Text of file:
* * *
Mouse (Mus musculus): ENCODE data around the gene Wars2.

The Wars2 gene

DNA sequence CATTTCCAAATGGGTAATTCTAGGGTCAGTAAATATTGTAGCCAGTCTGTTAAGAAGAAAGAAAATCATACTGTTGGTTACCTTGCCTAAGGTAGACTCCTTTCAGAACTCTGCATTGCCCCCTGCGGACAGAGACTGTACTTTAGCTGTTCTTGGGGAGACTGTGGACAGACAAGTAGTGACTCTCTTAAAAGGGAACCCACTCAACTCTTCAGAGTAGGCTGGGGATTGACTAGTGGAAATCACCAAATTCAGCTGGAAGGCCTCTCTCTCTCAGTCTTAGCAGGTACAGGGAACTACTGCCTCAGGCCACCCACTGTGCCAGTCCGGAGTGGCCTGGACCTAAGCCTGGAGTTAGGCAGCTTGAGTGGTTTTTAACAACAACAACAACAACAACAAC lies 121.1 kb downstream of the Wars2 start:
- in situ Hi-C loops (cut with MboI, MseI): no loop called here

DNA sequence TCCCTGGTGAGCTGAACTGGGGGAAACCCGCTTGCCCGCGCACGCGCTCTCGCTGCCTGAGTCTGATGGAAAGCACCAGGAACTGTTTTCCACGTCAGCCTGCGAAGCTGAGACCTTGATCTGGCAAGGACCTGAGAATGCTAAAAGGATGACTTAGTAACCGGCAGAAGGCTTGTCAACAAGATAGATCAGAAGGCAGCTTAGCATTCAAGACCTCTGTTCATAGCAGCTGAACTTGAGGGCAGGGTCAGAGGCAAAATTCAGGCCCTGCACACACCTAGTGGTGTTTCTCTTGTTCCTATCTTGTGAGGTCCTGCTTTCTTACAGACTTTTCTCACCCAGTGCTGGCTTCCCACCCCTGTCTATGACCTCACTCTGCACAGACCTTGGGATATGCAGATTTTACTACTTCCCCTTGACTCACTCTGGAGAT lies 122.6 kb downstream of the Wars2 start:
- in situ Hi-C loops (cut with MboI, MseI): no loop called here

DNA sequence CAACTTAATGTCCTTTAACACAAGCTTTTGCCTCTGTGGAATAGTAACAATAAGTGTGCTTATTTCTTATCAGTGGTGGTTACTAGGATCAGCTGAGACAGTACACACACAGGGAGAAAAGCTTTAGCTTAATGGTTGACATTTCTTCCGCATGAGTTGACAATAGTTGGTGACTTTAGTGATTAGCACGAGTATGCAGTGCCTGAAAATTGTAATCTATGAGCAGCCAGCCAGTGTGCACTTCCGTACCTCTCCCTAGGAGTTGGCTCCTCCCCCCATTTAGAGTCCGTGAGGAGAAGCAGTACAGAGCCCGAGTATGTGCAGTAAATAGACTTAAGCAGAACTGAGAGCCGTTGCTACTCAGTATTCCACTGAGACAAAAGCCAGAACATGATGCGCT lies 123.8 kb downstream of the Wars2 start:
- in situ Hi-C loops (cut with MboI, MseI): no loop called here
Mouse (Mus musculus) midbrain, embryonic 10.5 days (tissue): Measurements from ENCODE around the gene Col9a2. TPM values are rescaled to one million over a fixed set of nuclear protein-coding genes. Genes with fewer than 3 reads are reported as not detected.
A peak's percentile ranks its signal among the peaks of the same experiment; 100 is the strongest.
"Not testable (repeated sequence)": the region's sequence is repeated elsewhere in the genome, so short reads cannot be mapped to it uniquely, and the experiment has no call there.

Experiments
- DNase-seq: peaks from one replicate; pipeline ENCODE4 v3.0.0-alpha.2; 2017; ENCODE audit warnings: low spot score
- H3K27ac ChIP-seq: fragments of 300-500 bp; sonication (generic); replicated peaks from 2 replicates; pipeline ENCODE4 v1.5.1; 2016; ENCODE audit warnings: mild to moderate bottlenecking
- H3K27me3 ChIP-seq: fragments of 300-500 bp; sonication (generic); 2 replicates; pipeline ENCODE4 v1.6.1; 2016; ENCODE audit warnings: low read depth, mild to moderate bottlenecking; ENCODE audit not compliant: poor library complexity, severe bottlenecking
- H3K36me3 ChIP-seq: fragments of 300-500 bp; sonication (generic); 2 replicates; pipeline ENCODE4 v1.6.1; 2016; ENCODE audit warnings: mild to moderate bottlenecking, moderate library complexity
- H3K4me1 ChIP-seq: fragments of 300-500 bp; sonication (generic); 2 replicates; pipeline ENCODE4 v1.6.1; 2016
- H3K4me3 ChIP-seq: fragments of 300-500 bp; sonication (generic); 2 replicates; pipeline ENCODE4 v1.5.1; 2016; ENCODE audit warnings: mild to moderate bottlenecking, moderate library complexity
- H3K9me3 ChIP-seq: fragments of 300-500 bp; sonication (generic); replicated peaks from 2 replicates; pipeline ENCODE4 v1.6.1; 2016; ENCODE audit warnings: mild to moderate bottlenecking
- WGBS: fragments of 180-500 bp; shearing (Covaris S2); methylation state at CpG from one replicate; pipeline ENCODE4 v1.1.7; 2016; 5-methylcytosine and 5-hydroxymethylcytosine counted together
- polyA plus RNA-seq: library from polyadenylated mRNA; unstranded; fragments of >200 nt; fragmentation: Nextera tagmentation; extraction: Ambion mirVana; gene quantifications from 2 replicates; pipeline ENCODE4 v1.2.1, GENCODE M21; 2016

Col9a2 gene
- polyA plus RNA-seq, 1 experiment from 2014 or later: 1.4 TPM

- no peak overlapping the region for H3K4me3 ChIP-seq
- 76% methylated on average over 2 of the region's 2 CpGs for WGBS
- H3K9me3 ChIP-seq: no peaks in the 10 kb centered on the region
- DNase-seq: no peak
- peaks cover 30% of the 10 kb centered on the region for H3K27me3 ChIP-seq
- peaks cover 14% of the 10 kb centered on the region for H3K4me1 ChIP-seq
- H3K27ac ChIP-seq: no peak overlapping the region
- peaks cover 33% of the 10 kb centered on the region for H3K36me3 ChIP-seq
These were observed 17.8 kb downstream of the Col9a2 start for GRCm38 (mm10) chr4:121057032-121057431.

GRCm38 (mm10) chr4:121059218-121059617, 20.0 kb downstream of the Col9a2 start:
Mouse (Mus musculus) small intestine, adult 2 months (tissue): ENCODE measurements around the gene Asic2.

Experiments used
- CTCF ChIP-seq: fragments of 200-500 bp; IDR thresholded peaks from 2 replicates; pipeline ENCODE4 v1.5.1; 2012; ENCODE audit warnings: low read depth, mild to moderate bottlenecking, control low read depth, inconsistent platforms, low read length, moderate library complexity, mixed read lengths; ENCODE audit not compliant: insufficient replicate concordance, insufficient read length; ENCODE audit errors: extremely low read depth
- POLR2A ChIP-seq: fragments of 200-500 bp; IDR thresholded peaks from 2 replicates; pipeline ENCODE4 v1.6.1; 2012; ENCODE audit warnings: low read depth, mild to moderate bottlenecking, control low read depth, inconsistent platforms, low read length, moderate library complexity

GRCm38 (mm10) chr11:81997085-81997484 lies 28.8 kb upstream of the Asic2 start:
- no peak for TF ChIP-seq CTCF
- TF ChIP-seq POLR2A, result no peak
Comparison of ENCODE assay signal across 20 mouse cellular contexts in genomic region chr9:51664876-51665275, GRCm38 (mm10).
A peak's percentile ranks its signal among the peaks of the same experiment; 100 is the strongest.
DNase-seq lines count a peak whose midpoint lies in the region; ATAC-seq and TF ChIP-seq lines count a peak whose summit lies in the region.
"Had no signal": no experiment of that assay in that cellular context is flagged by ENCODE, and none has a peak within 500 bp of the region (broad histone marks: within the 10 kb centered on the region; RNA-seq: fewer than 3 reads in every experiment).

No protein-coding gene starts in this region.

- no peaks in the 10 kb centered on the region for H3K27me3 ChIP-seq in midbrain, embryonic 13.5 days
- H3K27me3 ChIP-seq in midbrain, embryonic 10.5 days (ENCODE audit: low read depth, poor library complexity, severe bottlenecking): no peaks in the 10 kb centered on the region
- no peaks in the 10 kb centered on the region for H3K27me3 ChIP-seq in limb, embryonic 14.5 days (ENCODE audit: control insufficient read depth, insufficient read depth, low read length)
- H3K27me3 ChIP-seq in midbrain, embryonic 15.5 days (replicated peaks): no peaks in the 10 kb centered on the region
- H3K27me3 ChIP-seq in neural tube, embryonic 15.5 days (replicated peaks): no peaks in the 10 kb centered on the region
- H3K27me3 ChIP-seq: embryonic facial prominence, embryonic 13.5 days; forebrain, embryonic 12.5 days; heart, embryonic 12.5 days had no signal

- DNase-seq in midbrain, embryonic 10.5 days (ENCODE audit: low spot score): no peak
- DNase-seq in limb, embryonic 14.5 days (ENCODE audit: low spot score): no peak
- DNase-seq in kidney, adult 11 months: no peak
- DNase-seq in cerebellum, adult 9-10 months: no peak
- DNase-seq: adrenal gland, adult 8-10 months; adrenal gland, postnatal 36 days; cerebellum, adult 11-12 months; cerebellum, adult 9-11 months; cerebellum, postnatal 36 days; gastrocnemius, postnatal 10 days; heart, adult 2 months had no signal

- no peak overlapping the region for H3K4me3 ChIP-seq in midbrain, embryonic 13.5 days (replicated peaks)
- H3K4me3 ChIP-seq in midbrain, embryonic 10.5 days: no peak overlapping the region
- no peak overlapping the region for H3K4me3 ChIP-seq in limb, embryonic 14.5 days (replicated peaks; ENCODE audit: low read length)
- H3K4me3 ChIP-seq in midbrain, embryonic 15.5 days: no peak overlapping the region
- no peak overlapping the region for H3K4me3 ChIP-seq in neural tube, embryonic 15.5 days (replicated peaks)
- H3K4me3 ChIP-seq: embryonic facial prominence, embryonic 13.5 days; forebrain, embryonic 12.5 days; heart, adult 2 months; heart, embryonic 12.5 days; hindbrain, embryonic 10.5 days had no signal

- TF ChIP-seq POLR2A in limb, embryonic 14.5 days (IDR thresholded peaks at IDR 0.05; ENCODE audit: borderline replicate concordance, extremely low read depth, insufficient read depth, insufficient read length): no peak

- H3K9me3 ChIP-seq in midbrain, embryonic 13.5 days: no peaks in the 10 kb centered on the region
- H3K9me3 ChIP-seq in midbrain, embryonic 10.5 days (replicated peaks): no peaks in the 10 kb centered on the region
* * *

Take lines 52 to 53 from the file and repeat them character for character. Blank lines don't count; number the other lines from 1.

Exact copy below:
- DNase-seq in midbrain, embryonic 10.5 days (ENCODE audit: low spot score): no peak
- DNase-seq in limb, embryonic 14.5 days (ENCODE audit: low spot score): no peak